We suck it up and keep walking when we get cat-called on the street. We foresake stuff we like to eat- even really, really good stuff. We tint our language with hearts and flowers. Worst of all, we apologize for our daughters being female by basically sending them out in gooey pink halloween costumes, and telling them they’re princesses instead of queens. Again with the sorry, sorry, sorry.

As we bow our heads in shame over being female, we get to watch other people apologize, because if half of the population has to do it, why not smaller groups too? If being a girl is a source of remorse, why shouldn’t people who are different colours, different sizes and shapes, different nationalities, who are of different economic statuses, who have different ways of loving, and who have different types of abilities all be expected to say sorry as well? All kinds of sorry, sorry, sorry.

And here’s the end to all of this constant, infernal sorry-ing: we get less. Less pay, less safety, less confidence, less room for big ideas, less control over our basic physical being. And as we’ve seen from the previous paragraph, sorry spreads like a bad rash.

I really do enjoy being a girl. I’m happy with the body and mind I was given, not in spite of it being female, but because of it. It’s not a blessing or a curse, it’s just a fact of who I am, and I’m good with that. So I’m done apologizing, for something that is neither in my control, nor a bad thing to begin with. I’m not sorry that I’m smart, or driven, or capable, any more than I’m sorry that I’m loving and sensitive and compassionate. I’m not sorry that I’m funny, or stubborn, or a little bit tactless. Not sorry for my big arms, or my loud Scooby-Doo laugh. I’m not going to apologize for doing this “girl” thing in my own way, nor am I going to apologize for supporting other girls who do the same (even the ones who truly love pink).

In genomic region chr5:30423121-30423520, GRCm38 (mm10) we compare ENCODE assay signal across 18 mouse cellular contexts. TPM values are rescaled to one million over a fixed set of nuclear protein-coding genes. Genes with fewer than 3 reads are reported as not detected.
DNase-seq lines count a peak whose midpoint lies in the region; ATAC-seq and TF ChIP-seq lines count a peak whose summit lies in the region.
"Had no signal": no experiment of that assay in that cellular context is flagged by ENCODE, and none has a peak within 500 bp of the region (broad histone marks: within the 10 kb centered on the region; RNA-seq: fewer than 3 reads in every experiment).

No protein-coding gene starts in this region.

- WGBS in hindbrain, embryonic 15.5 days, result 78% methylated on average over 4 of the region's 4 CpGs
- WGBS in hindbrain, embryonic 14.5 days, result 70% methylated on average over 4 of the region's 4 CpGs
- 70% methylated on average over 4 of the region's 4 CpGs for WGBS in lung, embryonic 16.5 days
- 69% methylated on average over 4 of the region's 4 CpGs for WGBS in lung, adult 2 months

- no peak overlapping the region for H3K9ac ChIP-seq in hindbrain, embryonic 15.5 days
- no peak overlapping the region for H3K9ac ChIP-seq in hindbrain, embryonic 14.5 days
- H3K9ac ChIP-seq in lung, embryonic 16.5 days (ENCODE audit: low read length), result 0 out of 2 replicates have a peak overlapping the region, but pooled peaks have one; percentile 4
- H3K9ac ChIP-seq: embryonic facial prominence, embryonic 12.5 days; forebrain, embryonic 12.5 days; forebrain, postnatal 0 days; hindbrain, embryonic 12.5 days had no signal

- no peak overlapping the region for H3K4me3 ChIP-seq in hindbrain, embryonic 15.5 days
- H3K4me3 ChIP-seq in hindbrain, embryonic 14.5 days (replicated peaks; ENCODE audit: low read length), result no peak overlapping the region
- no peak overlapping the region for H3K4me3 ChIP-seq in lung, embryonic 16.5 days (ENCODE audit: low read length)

I’m tempted to be sorry for those who spend so much time expecting apologies, whose worldviews are tentatively stacked upon others feeling small, insignificant, and generally awful about themselves. But I’ll get over that. It’s their choice to miss out. Those of us who figure out how to stop being sorry tend to do some pretty fun stuff.

Sorry, not sorry. Resume corny show tunes.

 

They Can Rebuild You. They Have The Technology.

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My kid still had gills when a friend of ours, who is pretty intuitive about these things, smiled and told us our wee one would be a human BS detector. She had the distinct feeling that our little fish would likely be the kind of kid who refused to be lied to, who wore her heart on her sleeve and spoke her truth, and maybe made a few people uncomfortable along the way. Staring into the great, mysterious expanse of impending parenthood, I considered this good news. I was, and had always been, a little bit guarded. I was the kind of person who would swallow crap with a smile, who chose angry, bubbling silence over confrontation. Putting a child into the world who would manage to bypass all of my passive aggressive nonsense seemed like an accomplishment. I looked forward to meeting the paragon of honesty that I was incubating.

My kid has managed to live up to the reputation that preceded her. She’s now more of a hammerhead than a little fish, but yeah, as predicted, she repels falsity. There are no little white lies in her world, no comforting layer of artifice or pageantry. She demands the truth, from herself, and from those around her, and is profoundly disappointed and unsatisfied with anyone who claims to be more or less than themselves. She loves unapologetically, gives loud, booming voice to her passions, and punctuates special occasions with “Aaaaah! Best. Day. Ever!” I’m at a loss as to how someone like her came from someone like me, but hey, she’s freakin’ cool.

What’s even cooler is that since becoming her mother, I too am bolder, more resolute, far less willing to accept crap. I don’t sit up nights wondering if I’ve sugar-coated my opinions enough, or if I should apologize for things that aren’t my fault. Things I was afraid to say and do seem far more say-able and do-able. Since this little girl joyfully moshed her way into my life, there’s been an addition built onto the wussy, wet noodle parts of my self. She’s given me an additional story that I didn’t even know I needed.